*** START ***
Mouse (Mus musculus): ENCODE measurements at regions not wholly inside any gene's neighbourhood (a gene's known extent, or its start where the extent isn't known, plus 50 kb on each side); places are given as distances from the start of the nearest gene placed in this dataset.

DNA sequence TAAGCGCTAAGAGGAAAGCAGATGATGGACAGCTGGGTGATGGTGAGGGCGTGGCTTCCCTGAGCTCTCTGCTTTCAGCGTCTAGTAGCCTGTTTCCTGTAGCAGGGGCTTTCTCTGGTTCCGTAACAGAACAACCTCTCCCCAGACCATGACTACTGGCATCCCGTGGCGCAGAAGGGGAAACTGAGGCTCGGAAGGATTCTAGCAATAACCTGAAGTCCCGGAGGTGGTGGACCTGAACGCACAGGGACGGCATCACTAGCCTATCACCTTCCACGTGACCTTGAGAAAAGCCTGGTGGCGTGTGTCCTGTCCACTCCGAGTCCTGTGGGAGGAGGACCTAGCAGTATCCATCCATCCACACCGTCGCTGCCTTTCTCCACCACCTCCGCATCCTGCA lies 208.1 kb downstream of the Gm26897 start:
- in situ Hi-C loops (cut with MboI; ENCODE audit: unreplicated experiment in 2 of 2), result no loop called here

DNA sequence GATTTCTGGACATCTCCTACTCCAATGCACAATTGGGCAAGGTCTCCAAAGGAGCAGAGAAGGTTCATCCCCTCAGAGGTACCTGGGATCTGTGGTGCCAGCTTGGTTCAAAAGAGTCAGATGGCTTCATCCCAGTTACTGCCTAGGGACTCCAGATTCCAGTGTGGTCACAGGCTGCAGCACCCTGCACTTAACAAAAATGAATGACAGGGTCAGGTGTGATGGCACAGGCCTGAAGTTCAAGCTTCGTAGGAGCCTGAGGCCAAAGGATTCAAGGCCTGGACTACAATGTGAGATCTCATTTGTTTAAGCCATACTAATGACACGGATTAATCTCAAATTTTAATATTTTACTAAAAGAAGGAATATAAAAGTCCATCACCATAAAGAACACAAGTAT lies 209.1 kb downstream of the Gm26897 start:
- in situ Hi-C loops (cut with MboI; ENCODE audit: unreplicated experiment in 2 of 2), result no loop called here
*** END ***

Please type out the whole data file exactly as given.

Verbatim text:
Mouse (Mus musculus): ENCODE measurements at regions not wholly inside any gene's neighbourhood (a gene's known extent, or its start where the extent isn't known, plus 50 kb on each side); places are given as distances from the start of the nearest gene placed in this dataset.

DNA sequence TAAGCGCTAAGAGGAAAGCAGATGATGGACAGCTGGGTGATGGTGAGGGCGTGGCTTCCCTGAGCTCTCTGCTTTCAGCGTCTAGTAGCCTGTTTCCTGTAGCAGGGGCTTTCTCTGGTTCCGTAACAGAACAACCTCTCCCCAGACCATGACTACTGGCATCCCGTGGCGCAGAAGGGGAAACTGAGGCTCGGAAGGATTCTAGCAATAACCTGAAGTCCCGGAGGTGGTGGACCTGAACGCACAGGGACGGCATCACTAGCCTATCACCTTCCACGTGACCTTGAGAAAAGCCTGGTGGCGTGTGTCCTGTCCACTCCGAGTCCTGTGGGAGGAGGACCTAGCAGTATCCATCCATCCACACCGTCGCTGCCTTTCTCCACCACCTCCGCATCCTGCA lies 208.1 kb downstream of the Gm26897 start:
- in situ Hi-C loops (cut with MboI; ENCODE audit: unreplicated experiment in 2 of 2), result no loop called here

DNA sequence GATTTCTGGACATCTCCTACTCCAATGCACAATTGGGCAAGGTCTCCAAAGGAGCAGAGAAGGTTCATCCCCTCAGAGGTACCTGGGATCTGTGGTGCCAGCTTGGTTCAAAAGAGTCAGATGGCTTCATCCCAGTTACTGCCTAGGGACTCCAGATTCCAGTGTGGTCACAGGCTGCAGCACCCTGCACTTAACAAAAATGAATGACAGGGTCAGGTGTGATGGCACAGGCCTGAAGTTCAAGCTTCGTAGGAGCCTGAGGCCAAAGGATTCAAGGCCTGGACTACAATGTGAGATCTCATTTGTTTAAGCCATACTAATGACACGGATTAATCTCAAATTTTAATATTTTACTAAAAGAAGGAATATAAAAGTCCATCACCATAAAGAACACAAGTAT lies 209.1 kb downstream of the Gm26897 start:
- in situ Hi-C loops (cut with MboI; ENCODE audit: unreplicated experiment in 2 of 2), result no loop called here